In such a difficult race to predict, we want to help you out with our predictions
Many Clouds and Leighton Aspell are looking to secure back-to-back Grand Nationals on Saturday following an impressive outing at Kelso last month.
Red Rum was the last horse to compete consecutive victories in the national over 40 years ago and general consensus suggests they could very well make history with Aspell aiming to make it three-for-three in the big race having rode Pineau De Re to glory in 2014.
It goes without saying that a lot of things will have to go their way once the race starts at 5.15 and due to the fact that a lot of rain fell at Aintree last night will make the running that bit more difficult. It might be wise, in that case, to keep an eye on some outsiders in an effort to pick the winner of the biggest race of the year.
Here are four to consider:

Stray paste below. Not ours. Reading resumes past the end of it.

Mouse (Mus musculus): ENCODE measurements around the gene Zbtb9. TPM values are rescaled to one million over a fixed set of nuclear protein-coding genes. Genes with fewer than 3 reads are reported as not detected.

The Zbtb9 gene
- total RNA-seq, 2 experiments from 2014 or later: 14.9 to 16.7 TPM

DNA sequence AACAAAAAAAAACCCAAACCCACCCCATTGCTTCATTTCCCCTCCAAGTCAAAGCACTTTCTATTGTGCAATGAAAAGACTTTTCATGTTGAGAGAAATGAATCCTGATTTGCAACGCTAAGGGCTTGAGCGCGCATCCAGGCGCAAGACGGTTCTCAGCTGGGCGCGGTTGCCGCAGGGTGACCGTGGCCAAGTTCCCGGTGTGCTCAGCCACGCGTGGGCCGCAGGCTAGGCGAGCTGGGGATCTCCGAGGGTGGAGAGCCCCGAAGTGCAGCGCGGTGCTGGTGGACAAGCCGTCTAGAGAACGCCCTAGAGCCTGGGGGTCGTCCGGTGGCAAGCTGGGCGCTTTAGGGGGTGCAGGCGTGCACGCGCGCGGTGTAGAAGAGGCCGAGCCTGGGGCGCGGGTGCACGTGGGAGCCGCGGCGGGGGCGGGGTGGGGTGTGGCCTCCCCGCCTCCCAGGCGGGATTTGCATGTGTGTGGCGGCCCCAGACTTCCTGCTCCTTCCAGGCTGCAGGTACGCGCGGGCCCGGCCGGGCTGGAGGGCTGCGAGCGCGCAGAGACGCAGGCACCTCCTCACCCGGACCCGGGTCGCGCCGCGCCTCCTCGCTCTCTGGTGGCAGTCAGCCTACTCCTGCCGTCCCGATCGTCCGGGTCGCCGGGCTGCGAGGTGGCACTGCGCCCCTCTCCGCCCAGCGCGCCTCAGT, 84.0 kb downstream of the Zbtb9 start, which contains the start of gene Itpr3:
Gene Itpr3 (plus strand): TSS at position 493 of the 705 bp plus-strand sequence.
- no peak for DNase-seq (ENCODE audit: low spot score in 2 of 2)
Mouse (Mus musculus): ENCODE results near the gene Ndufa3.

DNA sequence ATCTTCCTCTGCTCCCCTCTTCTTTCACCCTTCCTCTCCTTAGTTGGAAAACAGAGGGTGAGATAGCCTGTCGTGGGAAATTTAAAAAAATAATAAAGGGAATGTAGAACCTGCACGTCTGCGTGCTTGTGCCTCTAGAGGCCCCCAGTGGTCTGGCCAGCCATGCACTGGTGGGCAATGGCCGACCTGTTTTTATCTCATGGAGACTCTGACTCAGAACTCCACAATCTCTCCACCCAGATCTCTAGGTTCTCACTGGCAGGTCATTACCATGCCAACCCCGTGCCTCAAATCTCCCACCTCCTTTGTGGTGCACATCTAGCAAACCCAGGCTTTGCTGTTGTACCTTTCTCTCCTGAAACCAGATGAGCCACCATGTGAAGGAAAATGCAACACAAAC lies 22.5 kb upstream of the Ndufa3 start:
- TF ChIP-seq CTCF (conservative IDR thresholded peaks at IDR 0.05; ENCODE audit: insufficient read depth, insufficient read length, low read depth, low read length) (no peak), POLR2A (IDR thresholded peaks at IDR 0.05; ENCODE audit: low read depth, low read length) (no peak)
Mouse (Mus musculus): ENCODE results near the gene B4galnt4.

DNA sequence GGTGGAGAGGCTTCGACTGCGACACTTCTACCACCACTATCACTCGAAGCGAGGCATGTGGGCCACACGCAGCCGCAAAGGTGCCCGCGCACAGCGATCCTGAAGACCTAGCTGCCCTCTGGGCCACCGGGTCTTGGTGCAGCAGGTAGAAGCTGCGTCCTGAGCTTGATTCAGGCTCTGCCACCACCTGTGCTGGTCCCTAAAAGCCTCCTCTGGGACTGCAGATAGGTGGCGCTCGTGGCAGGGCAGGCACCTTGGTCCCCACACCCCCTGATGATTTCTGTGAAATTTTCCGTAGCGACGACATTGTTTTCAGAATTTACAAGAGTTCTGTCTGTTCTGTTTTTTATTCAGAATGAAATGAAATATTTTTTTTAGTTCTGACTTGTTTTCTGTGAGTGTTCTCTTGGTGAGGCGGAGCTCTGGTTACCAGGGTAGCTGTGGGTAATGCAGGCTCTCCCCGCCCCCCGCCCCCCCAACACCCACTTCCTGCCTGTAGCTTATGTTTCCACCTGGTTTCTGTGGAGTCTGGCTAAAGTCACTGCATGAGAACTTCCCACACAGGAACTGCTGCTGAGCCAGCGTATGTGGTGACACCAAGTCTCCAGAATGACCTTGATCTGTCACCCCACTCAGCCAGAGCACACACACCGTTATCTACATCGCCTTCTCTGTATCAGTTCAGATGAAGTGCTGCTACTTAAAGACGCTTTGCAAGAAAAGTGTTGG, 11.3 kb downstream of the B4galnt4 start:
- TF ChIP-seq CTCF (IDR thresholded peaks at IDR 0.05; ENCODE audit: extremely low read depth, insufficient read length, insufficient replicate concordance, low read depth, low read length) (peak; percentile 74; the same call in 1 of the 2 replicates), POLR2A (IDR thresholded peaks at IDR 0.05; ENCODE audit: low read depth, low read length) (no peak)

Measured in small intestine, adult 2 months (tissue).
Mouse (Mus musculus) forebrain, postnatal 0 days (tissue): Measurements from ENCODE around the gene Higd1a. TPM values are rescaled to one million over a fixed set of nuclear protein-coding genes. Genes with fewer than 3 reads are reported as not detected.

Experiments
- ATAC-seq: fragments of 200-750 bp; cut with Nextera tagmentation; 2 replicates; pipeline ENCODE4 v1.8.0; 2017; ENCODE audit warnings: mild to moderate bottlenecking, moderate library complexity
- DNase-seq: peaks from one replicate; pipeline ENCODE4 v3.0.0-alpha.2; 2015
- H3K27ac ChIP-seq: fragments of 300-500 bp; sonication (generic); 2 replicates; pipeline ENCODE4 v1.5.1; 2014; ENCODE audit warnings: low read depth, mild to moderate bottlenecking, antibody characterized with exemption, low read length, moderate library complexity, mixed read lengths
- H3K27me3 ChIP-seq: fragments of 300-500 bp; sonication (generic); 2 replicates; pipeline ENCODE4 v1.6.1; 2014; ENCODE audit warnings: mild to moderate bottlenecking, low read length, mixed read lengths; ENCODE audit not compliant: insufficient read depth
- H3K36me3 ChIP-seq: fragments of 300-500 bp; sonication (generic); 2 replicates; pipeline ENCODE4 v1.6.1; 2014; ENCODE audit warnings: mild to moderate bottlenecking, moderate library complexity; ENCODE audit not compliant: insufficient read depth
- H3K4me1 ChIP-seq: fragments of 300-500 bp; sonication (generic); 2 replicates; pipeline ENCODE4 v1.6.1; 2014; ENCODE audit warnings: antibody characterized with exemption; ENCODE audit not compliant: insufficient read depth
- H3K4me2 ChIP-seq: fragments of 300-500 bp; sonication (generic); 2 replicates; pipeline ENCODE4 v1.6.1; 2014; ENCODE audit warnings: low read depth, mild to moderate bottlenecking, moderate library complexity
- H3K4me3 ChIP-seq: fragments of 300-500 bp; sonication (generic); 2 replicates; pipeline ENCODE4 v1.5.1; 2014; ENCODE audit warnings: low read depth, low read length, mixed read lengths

Even though he is on a higher handicap mark than previous runs, he is a reliable jumper having completed each of the four times he has tackled these larger obstacles at Aintree. The rain overnight will suit him as he goes well in the mud. He will certainly give you a run for his money but could be outclassed if luck is not on his side.
Based on his form, he is very well weighted. Given the volatile nature of the race, keeping your eye on good jumpers is key to getting your money's worth. Morning Assembly can jump and with Davy Russell on board - a jockey with an ideal temperament for the big race - could give Many Clouds a run for his money.
Little other reason than the fact that it is an Irish-owned horse trained by Tony Martin with Kildare man Mark Walsh on board. Interestingly, WalesOnline crunched the data and "the characteristics of all winners of the race going back to 1950 and [they] found that on average the winning horse was 10 years old, was carrying a handicap weight of 10st 10lbs and had odds of 22/1 to be the winner." That is Gallant Oscar in a nutshell.
The experience Saints Are has gained around the Grand National course will count for plenty. Second last year and third in the Becher Chase the year before that. He is a proven stayer and the fact remains that if a horse fancies it, the horse fancies it. Plenty of reasons to think he will be in with a shout as they turn the elbow on the run-in.